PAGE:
Senate probes Amnesty International report accusing soldiers of raping, starving Boko Haram victims

Nigerian Army
Nigerian Army

The Nigerian Senate on Wednesday resolved to look into a report by the international human rights organisation, Amnesty International, accusing Nigerian security forces of rape and domestic violence against women in the Internally Displaced Persons (IDPs) camps in Borno.

The lawmakers agreed to set up an ad-hoc committee to investigate the allegations.

The resolution follows a motion by Shehu Sani (Kaduna-APC). Mr Sani, dissatisfied with the reaction of the Nigerian government to the report, asked the senate re-open the issue for probe.

“Scores of women described how soldiers and Civilian JTF members have used force and threats to rape women in satellite camps, including by taking advantage of hunger to coerce women to become their ‘girlfriends’, which involved being available for sex on an ongoing basis,” the report released in May reads.

In reaction, the presidency and Civilian Joint Task Force (CJTF), said the report is short on credibility because it does not contain factual leads that could have laid the foundation for investigative actions.

Mr Sani in his motion disagreed.  He asked his colleagues to look into the grave allegations against Nigerian security forces.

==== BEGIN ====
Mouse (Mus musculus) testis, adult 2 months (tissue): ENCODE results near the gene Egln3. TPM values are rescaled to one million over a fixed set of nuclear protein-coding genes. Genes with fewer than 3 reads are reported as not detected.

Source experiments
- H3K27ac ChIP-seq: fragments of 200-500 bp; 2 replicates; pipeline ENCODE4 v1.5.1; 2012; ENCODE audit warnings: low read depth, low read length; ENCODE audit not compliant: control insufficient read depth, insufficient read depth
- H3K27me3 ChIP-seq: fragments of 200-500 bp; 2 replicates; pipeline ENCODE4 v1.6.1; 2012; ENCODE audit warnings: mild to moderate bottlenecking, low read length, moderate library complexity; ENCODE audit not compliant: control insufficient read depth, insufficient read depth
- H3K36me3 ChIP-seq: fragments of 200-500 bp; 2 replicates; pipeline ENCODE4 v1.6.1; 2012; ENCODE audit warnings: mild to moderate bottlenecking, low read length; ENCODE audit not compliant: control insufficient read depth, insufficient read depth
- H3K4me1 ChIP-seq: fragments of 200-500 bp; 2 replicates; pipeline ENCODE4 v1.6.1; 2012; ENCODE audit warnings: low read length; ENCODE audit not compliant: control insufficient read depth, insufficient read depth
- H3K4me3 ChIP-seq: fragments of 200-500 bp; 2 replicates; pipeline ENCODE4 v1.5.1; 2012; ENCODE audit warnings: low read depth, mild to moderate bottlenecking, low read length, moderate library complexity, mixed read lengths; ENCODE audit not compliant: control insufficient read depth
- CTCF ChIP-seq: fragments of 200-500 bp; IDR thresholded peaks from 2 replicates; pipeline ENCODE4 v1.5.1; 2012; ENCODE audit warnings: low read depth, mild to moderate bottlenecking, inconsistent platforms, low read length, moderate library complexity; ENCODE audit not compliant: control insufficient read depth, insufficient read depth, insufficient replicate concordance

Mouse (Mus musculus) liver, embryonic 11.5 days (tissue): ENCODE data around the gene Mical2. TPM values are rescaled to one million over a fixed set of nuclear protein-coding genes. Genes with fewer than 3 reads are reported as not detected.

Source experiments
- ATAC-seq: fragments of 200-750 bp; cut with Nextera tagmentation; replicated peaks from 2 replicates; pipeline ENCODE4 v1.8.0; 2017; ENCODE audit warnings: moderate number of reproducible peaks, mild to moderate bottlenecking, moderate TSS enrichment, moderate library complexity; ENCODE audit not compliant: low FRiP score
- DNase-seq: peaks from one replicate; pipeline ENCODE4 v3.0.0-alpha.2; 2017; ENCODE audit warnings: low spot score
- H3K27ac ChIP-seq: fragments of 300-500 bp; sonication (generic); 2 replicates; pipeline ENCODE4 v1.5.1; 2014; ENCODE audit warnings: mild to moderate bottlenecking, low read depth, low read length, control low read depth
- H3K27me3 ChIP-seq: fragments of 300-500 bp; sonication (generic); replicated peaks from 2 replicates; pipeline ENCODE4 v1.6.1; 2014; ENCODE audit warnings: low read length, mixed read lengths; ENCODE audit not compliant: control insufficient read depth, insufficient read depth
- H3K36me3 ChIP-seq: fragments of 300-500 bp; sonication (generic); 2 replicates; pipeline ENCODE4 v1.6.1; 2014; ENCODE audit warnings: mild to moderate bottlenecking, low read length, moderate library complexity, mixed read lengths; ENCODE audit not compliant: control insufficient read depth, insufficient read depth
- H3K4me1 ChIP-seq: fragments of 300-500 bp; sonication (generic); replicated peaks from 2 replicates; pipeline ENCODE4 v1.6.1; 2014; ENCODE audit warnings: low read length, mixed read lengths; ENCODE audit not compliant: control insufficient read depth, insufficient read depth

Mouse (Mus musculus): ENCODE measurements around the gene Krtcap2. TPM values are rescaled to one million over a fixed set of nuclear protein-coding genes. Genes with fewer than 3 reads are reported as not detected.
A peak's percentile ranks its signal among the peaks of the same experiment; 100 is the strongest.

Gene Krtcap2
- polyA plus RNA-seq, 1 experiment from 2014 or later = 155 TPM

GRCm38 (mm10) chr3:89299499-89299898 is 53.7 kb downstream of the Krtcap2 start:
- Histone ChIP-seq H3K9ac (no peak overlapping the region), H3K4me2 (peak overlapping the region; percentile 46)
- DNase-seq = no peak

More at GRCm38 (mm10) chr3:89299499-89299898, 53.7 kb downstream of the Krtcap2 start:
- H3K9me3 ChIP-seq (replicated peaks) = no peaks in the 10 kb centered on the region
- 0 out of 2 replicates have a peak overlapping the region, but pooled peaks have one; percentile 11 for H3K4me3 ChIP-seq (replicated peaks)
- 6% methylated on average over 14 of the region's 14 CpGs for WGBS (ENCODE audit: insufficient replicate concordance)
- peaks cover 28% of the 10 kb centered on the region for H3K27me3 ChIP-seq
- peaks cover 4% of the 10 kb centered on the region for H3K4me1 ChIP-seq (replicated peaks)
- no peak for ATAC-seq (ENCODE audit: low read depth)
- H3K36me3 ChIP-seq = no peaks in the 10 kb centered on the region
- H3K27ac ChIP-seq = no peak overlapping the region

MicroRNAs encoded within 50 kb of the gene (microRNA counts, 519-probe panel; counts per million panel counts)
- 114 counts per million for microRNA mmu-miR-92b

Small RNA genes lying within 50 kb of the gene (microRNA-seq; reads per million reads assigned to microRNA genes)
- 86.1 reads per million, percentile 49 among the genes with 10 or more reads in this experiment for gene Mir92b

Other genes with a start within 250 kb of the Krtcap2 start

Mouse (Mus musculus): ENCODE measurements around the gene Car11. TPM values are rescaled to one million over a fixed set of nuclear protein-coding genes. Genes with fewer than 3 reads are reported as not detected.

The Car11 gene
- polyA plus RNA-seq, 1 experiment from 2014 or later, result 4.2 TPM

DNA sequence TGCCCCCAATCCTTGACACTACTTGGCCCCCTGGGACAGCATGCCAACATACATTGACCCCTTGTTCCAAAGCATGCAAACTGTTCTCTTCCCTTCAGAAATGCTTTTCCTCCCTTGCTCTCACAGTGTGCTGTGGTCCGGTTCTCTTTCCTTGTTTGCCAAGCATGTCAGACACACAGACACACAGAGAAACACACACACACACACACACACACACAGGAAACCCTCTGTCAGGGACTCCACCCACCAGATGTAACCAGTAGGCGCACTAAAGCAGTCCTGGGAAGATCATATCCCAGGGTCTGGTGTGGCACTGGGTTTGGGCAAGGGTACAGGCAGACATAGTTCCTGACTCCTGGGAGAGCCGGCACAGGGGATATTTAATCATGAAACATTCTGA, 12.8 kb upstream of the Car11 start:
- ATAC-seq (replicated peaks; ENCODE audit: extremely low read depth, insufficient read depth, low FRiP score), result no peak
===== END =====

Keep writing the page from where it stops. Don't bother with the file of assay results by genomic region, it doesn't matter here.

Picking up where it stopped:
“This report is not only a thesis by AI, it contains names identity, photograph, instances and personal confessions of victims of rape, starvation and torture.

“The response that followed this report is simply a dismissal by the presidency and Nigeria security forces but I think as a parliament, we have a duty to address this issue,” he said.

He added that Nigeria has a constitutional obligation to look into the report as such are usually taken serious by global leaders.

“As a democracy, we have a twin obligation to prosecute the war on terror and in every possible way protect and defend the fundamental rights of Nigerians

“It is a concern that this report infringes on the image of not only the security forces of Nigeria but Nigeria as a country.”

In his contribution, Deputy Senate Leader, Bala Na’Allah, cautioned his colleagues in their probe because of the intricate nature of the war.

“The nature and character of what we have in the country makes it almost practically impossible not to have the kind of report that the AI is reporting about Nigeria. We must understand that we are not fighting with a defined enemy,” he said.

The lawmakers resolved to set up an ad-hoc committee to look into the matter.

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